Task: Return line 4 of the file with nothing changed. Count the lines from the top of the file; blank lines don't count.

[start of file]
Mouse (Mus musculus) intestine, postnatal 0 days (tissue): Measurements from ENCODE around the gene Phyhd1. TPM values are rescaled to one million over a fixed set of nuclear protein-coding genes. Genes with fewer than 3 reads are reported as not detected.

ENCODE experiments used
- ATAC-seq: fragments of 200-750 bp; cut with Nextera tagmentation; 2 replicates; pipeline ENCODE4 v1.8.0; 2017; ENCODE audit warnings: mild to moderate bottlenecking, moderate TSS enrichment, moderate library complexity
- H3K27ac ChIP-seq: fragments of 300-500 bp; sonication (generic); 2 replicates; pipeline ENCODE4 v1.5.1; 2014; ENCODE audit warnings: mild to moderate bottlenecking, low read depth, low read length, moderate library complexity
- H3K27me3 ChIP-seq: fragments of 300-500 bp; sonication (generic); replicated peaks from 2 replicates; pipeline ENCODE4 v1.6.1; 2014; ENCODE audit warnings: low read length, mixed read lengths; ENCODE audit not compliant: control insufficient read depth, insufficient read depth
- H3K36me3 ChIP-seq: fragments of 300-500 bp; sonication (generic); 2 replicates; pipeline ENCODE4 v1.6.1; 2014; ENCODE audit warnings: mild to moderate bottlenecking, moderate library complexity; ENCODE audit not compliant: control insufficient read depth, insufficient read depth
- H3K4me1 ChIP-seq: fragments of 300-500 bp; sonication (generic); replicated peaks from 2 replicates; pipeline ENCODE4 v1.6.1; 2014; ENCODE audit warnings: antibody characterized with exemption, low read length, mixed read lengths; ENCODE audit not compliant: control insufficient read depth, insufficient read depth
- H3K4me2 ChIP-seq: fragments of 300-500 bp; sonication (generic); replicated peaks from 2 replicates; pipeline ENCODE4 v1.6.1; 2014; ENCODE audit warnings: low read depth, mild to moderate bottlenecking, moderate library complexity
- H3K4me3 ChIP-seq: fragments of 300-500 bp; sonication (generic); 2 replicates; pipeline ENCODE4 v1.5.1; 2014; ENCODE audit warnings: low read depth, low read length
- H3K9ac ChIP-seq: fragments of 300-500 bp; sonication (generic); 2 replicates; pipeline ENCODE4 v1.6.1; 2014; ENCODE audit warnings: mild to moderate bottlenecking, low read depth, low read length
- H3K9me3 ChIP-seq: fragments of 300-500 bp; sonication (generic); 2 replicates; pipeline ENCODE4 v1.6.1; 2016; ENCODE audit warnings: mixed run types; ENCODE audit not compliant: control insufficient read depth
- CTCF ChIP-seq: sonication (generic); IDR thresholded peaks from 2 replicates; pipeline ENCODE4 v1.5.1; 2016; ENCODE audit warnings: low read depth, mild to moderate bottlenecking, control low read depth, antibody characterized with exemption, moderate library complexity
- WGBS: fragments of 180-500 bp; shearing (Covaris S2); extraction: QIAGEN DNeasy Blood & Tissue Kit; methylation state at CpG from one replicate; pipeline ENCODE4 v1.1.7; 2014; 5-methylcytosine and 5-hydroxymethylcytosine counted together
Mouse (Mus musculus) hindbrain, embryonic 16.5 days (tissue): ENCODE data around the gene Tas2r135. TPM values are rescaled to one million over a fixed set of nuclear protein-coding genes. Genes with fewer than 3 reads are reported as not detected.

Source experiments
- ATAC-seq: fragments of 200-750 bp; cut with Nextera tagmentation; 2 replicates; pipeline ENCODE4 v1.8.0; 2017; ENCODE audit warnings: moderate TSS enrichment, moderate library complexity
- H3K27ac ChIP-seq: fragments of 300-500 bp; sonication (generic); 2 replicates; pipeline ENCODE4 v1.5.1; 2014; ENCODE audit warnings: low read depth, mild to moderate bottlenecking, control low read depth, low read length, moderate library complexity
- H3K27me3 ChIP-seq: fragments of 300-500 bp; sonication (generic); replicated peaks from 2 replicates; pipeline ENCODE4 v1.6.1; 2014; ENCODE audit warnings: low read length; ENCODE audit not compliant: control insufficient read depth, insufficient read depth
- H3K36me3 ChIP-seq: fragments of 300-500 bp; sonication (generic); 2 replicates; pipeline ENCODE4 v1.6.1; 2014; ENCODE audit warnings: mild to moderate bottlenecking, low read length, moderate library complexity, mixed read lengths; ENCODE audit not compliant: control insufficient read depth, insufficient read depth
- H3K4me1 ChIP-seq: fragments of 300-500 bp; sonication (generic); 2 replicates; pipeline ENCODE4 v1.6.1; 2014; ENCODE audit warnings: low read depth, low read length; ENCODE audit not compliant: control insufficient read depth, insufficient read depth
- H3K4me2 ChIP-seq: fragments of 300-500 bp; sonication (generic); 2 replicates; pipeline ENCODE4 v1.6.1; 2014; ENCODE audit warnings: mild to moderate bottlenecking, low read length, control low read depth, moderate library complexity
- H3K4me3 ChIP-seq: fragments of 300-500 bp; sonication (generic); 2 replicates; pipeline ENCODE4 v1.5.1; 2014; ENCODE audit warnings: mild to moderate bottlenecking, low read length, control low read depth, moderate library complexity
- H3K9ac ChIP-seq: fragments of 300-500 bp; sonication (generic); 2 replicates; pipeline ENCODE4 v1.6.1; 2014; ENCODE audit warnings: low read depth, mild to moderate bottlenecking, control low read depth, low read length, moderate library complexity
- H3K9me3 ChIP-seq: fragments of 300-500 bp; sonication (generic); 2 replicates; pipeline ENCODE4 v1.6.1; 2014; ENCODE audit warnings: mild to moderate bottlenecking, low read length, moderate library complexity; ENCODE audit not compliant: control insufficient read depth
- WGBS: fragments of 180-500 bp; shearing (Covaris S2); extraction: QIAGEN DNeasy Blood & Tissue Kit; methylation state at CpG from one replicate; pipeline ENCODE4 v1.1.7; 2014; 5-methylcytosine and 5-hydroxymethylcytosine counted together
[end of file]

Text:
- H3K27ac ChIP-seq: fragments of 300-500 bp; sonication (generic); 2 replicates; pipeline ENCODE4 v1.5.1; 2014; ENCODE audit warnings: mild to moderate bottlenecking, low read depth, low read length, moderate library complexity